ZEEK: This week, we are featuring a piece of yours about the Jewish prophet Enoch. In the essay, taken from your new book, The Angelic Way, you discuss the midrash that Enoch became the angel Metatron, highest of the angels. You are known for your interest in Jewish spirituality and kabbalah–what got you interested in angels?
Rami Shapiro: The book and the topic came to me via the publisher, BlueBridge. They were looking for someone to write a book on angels and got my name from my now-retired editor at Random House. At first I turned the project down: angels just seemed so “new age” to me, and I really had no feel for them. I did some research, however, and I discovered that many people I respect—Mortimer Adler, Matthew Fox and Harold Bloom to name three— had written about angels, and I became curious as to why. The more I looked into the topic, the more intriguing it became. In the end I was convinced that I could say something fresh about angels, so I took it on.
ZEEK: In an interview in 2007 you said, “If science can disprove some aspect of Judaism, then to hold onto it makes me, I guess, a loyal Jew but a stupid human being.” To many of us, angels are the apotheosis of modern culture, representing a displacement of human need onto an imaginary world.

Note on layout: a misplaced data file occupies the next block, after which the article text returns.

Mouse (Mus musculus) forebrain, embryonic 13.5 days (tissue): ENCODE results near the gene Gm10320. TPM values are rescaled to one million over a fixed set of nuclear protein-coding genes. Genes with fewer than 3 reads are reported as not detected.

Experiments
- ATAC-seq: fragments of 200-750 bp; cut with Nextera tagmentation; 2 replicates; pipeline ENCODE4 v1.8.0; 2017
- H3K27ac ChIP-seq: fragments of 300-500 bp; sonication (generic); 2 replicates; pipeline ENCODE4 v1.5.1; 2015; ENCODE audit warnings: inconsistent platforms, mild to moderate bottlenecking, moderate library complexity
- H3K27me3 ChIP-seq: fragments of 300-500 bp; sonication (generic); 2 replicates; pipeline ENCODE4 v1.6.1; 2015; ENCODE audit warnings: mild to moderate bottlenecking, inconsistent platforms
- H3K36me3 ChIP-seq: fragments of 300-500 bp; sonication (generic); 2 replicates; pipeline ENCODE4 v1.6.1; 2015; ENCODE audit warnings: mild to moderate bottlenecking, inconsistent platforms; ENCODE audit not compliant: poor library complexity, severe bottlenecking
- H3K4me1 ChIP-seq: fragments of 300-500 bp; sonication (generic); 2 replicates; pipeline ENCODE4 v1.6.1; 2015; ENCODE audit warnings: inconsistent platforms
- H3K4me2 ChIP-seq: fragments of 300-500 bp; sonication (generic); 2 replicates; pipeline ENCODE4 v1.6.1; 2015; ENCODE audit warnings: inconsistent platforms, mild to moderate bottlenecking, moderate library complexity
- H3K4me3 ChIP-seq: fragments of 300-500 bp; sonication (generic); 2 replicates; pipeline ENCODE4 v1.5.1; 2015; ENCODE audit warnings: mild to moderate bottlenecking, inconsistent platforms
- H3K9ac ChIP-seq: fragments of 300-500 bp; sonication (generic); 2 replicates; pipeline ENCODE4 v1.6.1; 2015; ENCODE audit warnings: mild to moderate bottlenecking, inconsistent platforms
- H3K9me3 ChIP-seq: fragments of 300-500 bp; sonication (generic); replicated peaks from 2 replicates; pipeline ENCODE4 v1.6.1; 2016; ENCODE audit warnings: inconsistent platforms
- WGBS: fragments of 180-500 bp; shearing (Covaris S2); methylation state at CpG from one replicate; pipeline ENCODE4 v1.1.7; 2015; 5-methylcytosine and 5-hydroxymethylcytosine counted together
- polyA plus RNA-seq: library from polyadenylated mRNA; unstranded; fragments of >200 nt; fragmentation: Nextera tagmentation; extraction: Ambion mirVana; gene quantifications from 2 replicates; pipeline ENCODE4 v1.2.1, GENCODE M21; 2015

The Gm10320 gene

RS: You could say the same thing about God, religion, and spirituality as a whole. Karen Armstrong’s new book, A Case for God, makes the point that pre-modern peoples looked at religion more allegorically than we moderns do. Certainly this is true of Judaism. Torah was meant to be interpreted; it was a living document with which we could dialogue. We were always finding something new in Torah and in this way the revelation was ongoing and contemporary. With the ascendency of science in the seventeenth century, facts began to displace poetry, and we demanded something from our texts that they were never meant to provide: science. This reduced revelation to a one-dimensional literalism that continues to fuel fundamentalisms of all sorts (religious and atheist), and is anathema to classical Jewish thinking.